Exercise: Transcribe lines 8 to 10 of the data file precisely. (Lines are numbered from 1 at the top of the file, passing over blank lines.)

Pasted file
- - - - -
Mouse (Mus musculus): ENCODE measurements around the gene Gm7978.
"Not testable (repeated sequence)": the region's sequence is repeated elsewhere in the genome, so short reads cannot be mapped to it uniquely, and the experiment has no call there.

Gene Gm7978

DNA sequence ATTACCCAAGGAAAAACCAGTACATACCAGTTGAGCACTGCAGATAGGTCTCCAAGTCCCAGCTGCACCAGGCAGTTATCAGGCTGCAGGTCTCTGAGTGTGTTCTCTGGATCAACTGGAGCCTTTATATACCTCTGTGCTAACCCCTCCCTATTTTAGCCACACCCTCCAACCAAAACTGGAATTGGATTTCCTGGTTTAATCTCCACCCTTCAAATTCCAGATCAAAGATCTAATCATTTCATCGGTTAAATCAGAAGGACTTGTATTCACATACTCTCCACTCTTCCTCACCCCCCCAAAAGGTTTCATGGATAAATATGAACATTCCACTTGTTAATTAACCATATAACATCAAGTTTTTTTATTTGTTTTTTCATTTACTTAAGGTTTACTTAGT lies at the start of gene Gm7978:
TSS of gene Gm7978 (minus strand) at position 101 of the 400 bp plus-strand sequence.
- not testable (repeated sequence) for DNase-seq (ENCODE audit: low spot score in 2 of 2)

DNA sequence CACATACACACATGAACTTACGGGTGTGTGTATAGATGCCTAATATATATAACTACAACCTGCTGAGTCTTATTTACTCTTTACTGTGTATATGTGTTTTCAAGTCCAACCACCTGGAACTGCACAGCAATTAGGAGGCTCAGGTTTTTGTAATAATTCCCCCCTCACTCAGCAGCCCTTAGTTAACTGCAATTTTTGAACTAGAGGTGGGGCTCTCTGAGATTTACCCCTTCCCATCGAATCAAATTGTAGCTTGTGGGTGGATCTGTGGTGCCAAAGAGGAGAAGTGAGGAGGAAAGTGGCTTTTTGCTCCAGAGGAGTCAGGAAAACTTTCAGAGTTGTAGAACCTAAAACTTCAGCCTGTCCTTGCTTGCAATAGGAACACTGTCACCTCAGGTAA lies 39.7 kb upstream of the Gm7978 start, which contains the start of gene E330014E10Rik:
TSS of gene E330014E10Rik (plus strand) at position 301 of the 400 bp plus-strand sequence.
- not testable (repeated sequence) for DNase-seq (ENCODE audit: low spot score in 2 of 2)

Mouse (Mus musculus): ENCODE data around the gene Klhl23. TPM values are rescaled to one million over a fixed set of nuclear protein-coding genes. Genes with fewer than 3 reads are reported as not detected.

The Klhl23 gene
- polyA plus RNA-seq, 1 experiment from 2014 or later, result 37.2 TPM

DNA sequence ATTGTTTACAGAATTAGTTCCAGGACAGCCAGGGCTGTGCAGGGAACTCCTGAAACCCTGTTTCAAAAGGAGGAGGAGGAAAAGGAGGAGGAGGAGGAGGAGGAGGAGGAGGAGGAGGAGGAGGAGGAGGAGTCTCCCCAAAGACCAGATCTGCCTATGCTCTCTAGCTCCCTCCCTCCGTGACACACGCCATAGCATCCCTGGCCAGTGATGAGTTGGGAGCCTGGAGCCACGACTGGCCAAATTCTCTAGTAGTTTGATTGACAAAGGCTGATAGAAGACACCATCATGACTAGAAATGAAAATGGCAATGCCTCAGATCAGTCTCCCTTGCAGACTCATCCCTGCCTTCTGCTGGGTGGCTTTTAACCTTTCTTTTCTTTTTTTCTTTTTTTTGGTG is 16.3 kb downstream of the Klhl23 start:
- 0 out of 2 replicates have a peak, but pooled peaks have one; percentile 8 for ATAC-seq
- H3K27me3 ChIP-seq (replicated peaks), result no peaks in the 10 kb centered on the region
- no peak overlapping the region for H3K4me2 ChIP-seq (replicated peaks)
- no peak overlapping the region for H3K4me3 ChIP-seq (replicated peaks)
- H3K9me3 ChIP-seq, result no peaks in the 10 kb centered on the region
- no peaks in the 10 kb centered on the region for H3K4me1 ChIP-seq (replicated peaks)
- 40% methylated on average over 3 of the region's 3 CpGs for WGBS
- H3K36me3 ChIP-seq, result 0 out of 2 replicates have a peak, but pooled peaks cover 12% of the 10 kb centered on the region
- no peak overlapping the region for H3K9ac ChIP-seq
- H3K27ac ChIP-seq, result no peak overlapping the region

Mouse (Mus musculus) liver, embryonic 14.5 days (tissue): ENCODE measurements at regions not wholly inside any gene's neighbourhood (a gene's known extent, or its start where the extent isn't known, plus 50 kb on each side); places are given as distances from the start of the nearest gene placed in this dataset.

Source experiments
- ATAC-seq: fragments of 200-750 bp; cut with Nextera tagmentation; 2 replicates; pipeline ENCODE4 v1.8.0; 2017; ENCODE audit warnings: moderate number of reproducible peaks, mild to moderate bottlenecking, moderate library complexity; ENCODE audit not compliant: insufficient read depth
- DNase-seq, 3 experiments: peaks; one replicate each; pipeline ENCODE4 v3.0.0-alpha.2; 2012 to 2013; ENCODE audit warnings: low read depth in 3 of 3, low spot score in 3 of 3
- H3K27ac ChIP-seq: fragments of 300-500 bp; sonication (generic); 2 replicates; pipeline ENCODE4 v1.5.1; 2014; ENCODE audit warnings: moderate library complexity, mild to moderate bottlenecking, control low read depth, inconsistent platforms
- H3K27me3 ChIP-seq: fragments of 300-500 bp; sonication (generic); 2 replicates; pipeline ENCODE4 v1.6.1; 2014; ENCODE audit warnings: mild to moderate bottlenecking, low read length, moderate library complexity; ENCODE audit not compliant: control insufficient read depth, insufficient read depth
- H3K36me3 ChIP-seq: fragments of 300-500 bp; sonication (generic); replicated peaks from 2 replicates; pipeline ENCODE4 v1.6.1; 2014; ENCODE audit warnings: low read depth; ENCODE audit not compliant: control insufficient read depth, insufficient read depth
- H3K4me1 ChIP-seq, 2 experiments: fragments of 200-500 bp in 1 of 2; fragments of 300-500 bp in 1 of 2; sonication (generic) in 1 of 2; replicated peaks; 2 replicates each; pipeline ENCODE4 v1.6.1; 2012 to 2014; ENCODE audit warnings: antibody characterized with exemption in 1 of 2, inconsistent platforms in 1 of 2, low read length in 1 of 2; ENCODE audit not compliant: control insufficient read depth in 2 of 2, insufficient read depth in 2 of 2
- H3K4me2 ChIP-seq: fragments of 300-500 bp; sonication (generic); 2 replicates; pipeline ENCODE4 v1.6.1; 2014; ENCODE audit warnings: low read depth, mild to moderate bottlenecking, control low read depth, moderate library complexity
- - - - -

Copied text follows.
TSS of gene E330014E10Rik (plus strand) at position 301 of the 400 bp plus-strand sequence.
- not testable (repeated sequence) for DNase-seq (ENCODE audit: low spot score in 2 of 2)

Mouse (Mus musculus): ENCODE data around the gene Klhl23. TPM values are rescaled to one million over a fixed set of nuclear protein-coding genes. Genes with fewer than 3 reads are reported as not detected.